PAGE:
Most of the people screaming the loudest in this debate have never worked one day in private industry and have no idea how Kafkaesque a world IRCA, combined with necessary civil rights protections and entirely outdated and Social Security and immigration information systems, has created for employers. I have served for 12 years on the board of directors of several public companies and have seen from the inside what problems the system creates for employers who are absolutely committed to following both the spirit and the letter of the law.[ The Immigration Debate FrontPageMagazine.com | Friday, October 05, ]I did a column in 2002 called Linda Chavez Cleans Up With Cheap Labor which pointed out that as a member of the board of directors of ABM Industries, Inc., a major national janitorial firm, she`s working in a "highly-competitive, price-driven business. Labor costs make up 80 per cent of its overhead. " That`s why, as I wrote then,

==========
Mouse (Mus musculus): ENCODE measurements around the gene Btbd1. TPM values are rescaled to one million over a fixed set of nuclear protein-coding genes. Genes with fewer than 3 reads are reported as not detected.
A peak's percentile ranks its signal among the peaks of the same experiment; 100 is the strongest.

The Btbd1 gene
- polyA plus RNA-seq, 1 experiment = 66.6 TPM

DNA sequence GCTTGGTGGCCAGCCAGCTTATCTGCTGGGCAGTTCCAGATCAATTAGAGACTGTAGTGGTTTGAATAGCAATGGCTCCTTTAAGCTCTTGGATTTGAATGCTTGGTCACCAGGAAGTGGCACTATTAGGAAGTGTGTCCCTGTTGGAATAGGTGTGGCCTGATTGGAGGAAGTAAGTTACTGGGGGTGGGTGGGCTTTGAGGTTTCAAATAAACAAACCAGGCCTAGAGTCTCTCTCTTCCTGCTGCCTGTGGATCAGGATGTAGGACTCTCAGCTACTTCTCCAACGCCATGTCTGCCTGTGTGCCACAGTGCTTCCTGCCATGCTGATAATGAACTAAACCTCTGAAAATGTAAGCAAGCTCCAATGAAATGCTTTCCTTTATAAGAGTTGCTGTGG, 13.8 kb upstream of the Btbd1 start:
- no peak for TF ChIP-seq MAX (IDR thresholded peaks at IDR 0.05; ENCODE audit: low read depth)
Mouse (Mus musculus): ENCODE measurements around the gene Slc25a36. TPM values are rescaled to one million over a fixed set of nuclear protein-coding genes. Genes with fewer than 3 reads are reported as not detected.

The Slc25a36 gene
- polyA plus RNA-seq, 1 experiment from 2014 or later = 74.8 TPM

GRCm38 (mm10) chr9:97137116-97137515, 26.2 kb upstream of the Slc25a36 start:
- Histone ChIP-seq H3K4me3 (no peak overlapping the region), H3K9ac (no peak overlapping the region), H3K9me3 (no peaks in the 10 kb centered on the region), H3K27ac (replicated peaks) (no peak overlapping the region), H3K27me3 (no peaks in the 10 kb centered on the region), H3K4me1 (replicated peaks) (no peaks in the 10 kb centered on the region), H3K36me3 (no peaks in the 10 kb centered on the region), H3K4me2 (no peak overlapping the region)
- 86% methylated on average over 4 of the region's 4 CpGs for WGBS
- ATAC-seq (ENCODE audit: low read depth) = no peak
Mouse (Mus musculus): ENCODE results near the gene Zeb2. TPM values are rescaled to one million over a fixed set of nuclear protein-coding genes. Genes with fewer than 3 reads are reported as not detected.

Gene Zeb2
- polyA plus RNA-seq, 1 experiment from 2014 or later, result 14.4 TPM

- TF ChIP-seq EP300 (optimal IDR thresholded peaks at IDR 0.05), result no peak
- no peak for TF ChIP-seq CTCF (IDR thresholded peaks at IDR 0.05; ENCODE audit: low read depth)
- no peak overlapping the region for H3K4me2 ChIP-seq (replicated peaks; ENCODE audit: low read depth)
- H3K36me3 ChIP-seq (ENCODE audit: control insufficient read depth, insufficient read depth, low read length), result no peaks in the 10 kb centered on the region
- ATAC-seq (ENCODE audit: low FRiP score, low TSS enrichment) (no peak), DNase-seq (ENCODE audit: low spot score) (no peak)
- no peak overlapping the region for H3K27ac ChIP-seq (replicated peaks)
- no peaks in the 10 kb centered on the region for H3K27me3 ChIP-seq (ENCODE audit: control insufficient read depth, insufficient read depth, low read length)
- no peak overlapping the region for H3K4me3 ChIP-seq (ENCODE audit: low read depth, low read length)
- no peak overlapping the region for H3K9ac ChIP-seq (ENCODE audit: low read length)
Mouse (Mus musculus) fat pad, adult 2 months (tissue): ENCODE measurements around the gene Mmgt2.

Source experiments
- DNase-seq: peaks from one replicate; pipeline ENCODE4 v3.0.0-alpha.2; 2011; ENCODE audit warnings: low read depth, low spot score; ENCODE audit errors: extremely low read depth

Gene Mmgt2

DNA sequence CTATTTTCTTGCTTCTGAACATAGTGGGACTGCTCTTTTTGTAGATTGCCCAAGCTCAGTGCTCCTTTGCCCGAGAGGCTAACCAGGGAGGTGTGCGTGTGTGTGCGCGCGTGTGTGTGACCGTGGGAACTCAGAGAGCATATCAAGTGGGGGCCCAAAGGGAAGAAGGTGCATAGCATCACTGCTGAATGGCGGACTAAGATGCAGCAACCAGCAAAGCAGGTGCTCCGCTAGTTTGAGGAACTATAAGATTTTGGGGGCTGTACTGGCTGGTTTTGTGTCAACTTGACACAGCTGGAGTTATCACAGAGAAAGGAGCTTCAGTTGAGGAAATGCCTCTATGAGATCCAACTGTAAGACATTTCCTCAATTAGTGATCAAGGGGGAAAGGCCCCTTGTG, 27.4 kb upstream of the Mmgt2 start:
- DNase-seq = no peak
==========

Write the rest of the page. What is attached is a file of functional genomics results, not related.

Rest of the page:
Linda Chavez has repeatedly preached the benefits of mass immigration, even after the Arabs hit the Twin Towers - killing 17 employees of ABM Industries , and displacing 1,200 workers.It gives you a new attitude to Chavez quotes like:
So itâ€™s, well, interesting to note that since 1997, sheâ€™s been director of a company that depends on a steady supply of cheap labor for its existence.
â€?Make no mistake: U.S. employers in many industries are desperate for Mexican and other foreign labor.â€? — Linda Chavez, [Those immigrants, syndicated column, February 22. 2001]She does have a legitimate point about Civil Rights harassment of employers who check for illegals—covered both in my column about her, and in Marcus Epstein`s Indiscriminate Anti-Discrimination Enforcement: Why Is It Illegal To Check For Illegals?